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Sea bass (Centropristis striata)

Sea bass
Sea bass

Scientific name for Sea bass

Centropristis striata

Common name(s) for Sea bass

Blackfish, rock bass, black bass, bluefish, tallywag

Market name

Sea bass

Other language names for Sea bass

  • French: Fanfre noir
  • German: Schwarzer, Sägebarsch
  • Italian: Perchia striata
  • Japanese: Hata
  • Spanish: Serrano estriado

Introduction to Sea bass

Black sea bass is one of the most significant commercial bass species. It is a tiny, fat fish related to grouper. Between the ages of two and five, these bass begin their lives as males and mature into females. They are attractive fish that are well-suited for exhibition in live aquariums. Adult animals have an orderly pattern of white diamonds running down their dark sides, which are often smoky gray, dusky brown, or blue black in color. From Rhode Island to Florida, black sea bass are captured using trawl nets, longlines, hand lines, and fish traps. The highest grade fish are caught, followed by imprisoned fish. Although sea bass may reach a weight of about 8 pounds, the majority are taken between 1 1/2 and 3 pounds and transported live to ethnic markets across the United States and Canada. According to certain fish merchants, black sea bass retain their odor longer than other species. Numerous fish on the market have the name bass. Black sea bass is often mistaken with striped bass or tautog, all of which are sometimes referred to as blackfish.

Product Profile for Sea bass

The flavor of black sea bass is light, fresh, and delicate, with a sensitive but solid texture. Uncooked flesh should be bright white and transparent rather than opaque. The firm, lean meat cooks to a brilliant white color. Handle entire fish with caution; a poke from the dorsal-fin spines can be quite painful. These fish are extremely resilient and hold up well when sold live. They also have a long fresh shelf life. It is usually only frozen when demand is low or the market is oversupplied.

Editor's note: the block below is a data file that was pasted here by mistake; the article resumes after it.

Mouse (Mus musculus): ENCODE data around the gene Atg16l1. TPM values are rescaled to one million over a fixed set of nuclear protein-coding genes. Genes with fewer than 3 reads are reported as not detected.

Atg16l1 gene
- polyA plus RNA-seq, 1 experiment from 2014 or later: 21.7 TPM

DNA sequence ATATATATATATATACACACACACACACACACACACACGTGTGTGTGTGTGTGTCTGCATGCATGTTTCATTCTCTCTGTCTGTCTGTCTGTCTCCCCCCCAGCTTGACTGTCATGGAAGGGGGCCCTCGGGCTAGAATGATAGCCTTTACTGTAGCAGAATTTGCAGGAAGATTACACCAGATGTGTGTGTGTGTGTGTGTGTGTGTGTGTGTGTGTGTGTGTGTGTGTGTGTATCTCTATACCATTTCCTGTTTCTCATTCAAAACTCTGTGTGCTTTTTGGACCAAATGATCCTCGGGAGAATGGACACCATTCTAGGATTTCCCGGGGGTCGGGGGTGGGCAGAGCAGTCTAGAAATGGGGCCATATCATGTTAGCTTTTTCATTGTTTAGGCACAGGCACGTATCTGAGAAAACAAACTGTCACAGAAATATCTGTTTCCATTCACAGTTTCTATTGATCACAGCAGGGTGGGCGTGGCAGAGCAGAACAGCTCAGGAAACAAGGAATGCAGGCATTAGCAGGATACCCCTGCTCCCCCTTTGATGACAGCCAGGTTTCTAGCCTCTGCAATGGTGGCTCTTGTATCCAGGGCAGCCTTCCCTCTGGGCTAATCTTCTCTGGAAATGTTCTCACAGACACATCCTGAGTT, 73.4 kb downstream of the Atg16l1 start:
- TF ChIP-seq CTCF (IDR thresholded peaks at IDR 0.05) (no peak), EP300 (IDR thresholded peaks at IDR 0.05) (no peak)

Nutrition for Sea bass


Calories: 97
Fat Calories: 18
Total Fat: 2.0 g
Saturated Fat: 0.5 g
Cholesterol: 41 mg
Sodium: 68 mg
Protein: 18.4 g
Omega 3: 0.7 g

Cooking tips for Sea bass

Due to its relatively simple bone structure, black sea bass is one of the finest little fish to bake or grill whole. It is commonly used in Chinese cookery. Serve with a ginger-and-soy-sauce dipping sauce. Chowders and soups may be made using the meat since it stays together well. Because the skin is so appealing, don’t be afraid to show it off when serving.

Cooking methods for Sea bass

Bake, Broil, Grill, Poach, Saute , Steam

Primary Product Forms for Sea bass

Live

Fresh (most common): Whole, Dressed (head-on), H&G, Fillets

Frozen: Whole, Dressed (head-on), H&G, Fillets

Global Supply for Sea bass

United States, Iran